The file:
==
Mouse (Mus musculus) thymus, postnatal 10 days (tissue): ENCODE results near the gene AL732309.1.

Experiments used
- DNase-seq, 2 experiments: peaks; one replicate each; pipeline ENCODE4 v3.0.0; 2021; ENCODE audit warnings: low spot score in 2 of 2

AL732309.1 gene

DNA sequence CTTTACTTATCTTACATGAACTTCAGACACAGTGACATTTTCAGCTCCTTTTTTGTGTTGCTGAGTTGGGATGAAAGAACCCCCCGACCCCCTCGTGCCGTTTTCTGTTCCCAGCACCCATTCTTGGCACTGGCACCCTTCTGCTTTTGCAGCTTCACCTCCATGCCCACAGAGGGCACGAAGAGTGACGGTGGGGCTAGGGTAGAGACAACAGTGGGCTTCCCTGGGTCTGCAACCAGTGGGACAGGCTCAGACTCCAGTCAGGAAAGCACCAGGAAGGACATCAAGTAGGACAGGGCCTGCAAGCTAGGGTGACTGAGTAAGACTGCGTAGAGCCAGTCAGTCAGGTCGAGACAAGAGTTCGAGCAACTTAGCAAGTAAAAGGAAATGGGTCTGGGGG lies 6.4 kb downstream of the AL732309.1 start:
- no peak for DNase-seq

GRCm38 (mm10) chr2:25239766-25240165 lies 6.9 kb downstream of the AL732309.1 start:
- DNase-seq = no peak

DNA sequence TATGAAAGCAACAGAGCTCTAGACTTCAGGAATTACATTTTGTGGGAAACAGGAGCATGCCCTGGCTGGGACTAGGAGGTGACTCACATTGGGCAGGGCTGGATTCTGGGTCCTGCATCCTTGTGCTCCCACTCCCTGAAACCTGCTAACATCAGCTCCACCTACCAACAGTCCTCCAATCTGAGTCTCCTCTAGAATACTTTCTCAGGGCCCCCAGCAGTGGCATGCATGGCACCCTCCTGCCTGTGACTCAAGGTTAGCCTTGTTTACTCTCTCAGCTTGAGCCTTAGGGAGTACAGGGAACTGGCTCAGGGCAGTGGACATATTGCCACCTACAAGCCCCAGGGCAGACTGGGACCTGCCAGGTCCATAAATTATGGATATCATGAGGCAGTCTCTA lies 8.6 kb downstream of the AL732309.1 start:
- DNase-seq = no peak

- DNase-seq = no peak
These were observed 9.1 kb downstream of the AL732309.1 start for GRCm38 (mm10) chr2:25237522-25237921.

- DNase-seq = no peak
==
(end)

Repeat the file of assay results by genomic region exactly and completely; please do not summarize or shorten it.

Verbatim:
Mouse (Mus musculus) thymus, postnatal 10 days (tissue): ENCODE results near the gene AL732309.1.

Experiments used
- DNase-seq, 2 experiments: peaks; one replicate each; pipeline ENCODE4 v3.0.0; 2021; ENCODE audit warnings: low spot score in 2 of 2

AL732309.1 gene

DNA sequence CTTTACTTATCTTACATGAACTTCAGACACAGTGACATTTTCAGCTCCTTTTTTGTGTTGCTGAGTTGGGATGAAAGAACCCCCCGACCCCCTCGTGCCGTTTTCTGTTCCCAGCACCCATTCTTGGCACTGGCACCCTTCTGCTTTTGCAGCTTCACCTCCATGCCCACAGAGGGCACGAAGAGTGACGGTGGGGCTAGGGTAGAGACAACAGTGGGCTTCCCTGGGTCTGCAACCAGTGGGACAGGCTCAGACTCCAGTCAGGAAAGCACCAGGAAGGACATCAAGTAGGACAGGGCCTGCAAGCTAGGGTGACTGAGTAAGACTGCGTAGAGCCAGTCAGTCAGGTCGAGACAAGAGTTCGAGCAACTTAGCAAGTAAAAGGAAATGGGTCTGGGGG lies 6.4 kb downstream of the AL732309.1 start:
- no peak for DNase-seq

GRCm38 (mm10) chr2:25239766-25240165 lies 6.9 kb downstream of the AL732309.1 start:
- DNase-seq = no peak

DNA sequence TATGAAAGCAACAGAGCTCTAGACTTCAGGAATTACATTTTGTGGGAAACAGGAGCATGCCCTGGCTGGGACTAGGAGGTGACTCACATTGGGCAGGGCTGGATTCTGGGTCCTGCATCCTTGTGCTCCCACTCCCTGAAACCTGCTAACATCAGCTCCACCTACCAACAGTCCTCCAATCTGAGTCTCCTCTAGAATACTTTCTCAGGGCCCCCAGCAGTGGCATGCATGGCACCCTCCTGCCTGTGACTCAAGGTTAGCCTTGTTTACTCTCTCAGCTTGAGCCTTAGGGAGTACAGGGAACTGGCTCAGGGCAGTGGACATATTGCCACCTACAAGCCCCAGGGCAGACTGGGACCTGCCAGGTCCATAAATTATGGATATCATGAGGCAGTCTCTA lies 8.6 kb downstream of the AL732309.1 start:
- DNase-seq = no peak

- DNase-seq = no peak
These were observed 9.1 kb downstream of the AL732309.1 start for GRCm38 (mm10) chr2:25237522-25237921.

- DNase-seq = no peak